The PSRF program has also allowed the College to implement changes beyond the classroom with the hiring of Climate Action Senior Fellow Nathan Graf ’16. Graf works closely with Aaron Metheny ’18, an economics major,  and Steve Golub, the Franklin and Betty Barr Professor of Economics, to construct a model for how the College will most effectively enact carbon charging. (This involves internal audits that “tax” each department based on their production of carbon emissions. Revenues from the charge will be applied toward renewables, efficiency, metering, and education projects.) 

Swarthmore is one of a few schools, like Yale and Vassar, leading the way on carbon charging; the College hosted a conference on the topic in January. In fact, Swarthmore has committed to being carbon-neutral by 2035. But that’s the long view. 

Meanwhile, Graf, Golub, and Metheny meet weekly in the Lang Center to discuss and develop strategies for the College’s carbon-charge blueprint. In addition to working through articles in a class-directed reading, they look at carbon pricing in the private sector. The answers are rarely simple, but the group remains optimistic. 

“It’s still a work in progress,” says Graf. “Carbon pricing is a fair, feasible, and powerful solution to the climate crisis, and Swarthmore is taking a valuable leadership role in moving that solution forward.”


On a warm spring night in 2013, a group of Swarthmore students and professors Giovanna Di Chiro and Carr Everbach made their way to North Philadelphia. The destination was Serenity House, an outreach center where they planned to share a dinner with residents and talk about ways to build sustainable practices and help reconstitute vibrancy in the struggling West Lehigh Avenue neighborhood. 

Eventually, a consensus was reached. In an effort to cut electricity costs at the center, the group decided to explore transitioning to solar power—without losing the “soul” of the community—and the Serenity Soular Project was born.  A three-year grant from the Swarthmore Project Pericles Fund, established by Eugene Lang and administered by the Lang Center, put the project on solid ground. 

Laura Rigell ’16 began working with Serenity Soular her freshman year. 

“I’ve been involved ever since,” she says. Her work with Serenity Soular helped Rigell to “figure out what climate justice means on the ground. We are working to ensure that these residents, who have faced decades of structural racism and disinvestment, are able to participate in and benefit from the growing green economy. I have learned that by working across our differences, we can create miracles.”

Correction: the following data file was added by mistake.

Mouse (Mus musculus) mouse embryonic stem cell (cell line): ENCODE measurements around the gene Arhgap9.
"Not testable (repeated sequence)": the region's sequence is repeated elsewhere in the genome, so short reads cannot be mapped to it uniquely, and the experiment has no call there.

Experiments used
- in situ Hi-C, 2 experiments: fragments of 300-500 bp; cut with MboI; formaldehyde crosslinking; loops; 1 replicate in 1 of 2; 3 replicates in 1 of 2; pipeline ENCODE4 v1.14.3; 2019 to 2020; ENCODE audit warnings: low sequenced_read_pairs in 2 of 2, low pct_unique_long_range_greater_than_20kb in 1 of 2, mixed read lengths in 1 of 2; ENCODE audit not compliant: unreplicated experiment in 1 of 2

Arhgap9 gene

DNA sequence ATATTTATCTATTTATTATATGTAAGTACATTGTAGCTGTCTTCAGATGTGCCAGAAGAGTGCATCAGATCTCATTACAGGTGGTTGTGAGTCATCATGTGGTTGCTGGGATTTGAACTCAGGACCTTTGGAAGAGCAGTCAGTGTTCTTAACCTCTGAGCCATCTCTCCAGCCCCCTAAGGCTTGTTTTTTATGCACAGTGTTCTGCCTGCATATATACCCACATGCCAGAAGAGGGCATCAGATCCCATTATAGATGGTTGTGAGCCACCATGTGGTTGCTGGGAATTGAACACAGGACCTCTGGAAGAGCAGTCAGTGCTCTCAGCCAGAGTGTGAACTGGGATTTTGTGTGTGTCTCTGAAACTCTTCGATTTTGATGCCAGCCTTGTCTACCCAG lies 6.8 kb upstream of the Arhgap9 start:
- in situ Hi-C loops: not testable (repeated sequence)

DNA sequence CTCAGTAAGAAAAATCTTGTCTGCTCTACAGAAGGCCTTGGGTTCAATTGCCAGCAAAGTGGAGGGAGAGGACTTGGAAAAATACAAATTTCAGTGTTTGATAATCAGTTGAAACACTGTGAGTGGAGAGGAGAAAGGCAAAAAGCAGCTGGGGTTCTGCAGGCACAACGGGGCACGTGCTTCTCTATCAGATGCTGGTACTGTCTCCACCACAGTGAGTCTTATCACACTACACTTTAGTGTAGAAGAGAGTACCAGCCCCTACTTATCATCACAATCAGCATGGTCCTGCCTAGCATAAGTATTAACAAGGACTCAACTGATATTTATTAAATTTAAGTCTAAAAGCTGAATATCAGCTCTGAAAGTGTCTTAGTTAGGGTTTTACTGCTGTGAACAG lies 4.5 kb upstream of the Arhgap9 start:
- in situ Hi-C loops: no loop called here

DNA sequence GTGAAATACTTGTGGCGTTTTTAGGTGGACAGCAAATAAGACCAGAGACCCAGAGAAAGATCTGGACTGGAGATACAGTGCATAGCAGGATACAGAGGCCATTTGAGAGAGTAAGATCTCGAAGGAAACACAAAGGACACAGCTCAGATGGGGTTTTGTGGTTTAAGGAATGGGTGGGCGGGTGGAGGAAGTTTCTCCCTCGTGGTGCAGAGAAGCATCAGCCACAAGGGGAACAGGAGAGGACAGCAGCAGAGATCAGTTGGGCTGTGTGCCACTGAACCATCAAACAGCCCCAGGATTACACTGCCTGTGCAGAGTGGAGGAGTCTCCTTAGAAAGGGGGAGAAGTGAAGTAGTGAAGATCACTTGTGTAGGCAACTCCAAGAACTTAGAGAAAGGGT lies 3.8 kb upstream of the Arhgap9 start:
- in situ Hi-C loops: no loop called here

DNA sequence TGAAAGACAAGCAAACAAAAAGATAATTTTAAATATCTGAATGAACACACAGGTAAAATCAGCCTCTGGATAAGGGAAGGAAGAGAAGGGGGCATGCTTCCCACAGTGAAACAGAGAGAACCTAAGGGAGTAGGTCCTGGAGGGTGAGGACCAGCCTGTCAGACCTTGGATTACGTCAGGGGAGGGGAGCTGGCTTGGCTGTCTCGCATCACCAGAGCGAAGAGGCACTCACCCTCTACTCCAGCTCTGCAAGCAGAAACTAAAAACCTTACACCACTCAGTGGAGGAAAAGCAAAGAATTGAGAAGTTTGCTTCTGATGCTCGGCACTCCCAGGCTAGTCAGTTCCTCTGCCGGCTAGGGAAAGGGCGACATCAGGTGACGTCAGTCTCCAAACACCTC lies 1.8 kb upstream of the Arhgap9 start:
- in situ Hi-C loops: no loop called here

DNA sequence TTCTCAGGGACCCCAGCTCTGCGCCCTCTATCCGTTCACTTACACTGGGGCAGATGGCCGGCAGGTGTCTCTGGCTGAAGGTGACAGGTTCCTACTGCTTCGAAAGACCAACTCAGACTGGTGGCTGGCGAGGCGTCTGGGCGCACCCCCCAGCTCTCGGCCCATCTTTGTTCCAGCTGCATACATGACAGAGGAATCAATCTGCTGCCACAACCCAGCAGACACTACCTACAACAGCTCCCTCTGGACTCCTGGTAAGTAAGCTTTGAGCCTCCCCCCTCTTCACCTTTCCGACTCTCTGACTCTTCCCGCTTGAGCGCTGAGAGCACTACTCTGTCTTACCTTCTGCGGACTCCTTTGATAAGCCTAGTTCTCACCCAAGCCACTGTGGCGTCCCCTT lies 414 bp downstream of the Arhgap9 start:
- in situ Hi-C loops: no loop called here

Patrick Houston ’17 grew up in Hunting Park, just three miles north of Serenity House. 

“I am well-aware of the neglect that this neighborhood faces,” says Houston. “I had just moved to campus and was getting accustomed to what, to me, was this fancy institution. Then I came across this group of people with the audacity to envision that the disinvested and neglected North Philly neighborhood that I grew up in could create its own cycle of urban revitalization.” 

He was so inspired, he says, that he joined the project.

Working with community members has been extremely gratifying, adds Everbach, “because they are genuinely interested in learning about new things that would benefit their neighborhood. We have learned so much from them, too—Serenity Soular is a true partnership of mutualism, community, and love.”

In fact, two neighbors who started as apprentices, Ky Sanders and Robert Crawford, are now fully trained as solar installers. 

“We have this vision of creating a solarized community that fights the historic pattern of gentrification with a steady stream of good, green jobs,” says Di Chiro. “Through all this work we are demonstrating place-making and a step together toward sustainable economic development and against displacement of a beloved community.”


Now 81, Edgar Cahn ’56 has spent a lifetime fiercely sowing the seeds of justice. “Democracy is not a spectator sport,” says Cahn, who was a speechwriter for Robert Kennedy. (He discussed his career in a 2015 campus lecture: Still devoted to law and teaching—and still working with Lang Center students each summer on social-justice projects such as Youth Courts and Time Banking—Cahn sees Henri Matisse’s flowers and how Swarthmorean roots help them grow. 

“It’s not enough to be an elite island and citadel of learning—hope and possibility come from brainstorming how to change things we don’t want to tolerate,” says Cahn. “The meaning of what’s learned only realizes its potential if it’s radiating out, and the Lang Center seeks to bridge all worlds.”

Every fall since 1968, Cahn has hand-planted thousands of bulbs—
crocuses, irises, and tulips—in front of the Washington, D.C., house he bought with his wife, Jean Camper ’57, whom he met at Swarthmore. The racism of that era didn’t stop them from marrying—Camper was black; Cahn is white—or from embarking on careers devoted to improving access to the legal system for all Americans, especially those living in poverty. 

Camper died from breast cancer at 55. Her flowers—their flowers—make Cahn think about hope and promise. He recognizes that rare beauty—real and metaphorical—as he reflects on all he’s planted and tended over the course of his life. 

“The joy of gardening is something I learned at Swarthmore—just believing good things can happen. We are a good and caring species; it’s wired into us,” he says. “It has never occurred to me to give up. What I see is a world that is capable of producing abundance.”

That same sense of optimism also shimmers in a short film about Eugene Lang. In it, he looks into the camera and describes how, when it comes to a changing world, Swarthmore has been “a lodestar” and “remarkably constructive in considering ideas.”

During that filming decades ago, Lang likely had no idea the ways in which, on campus and beyond, his vision for the Lang Center would evolve into a stunning global reality.

Today, around the world, the scholarship and service of students, faculty, and alumni is blooming—like so many flowers.  


+ LEARN MORE about the Lang Opportunity Scholarship and the Project Pericles Fund 

Voices from the Lang Center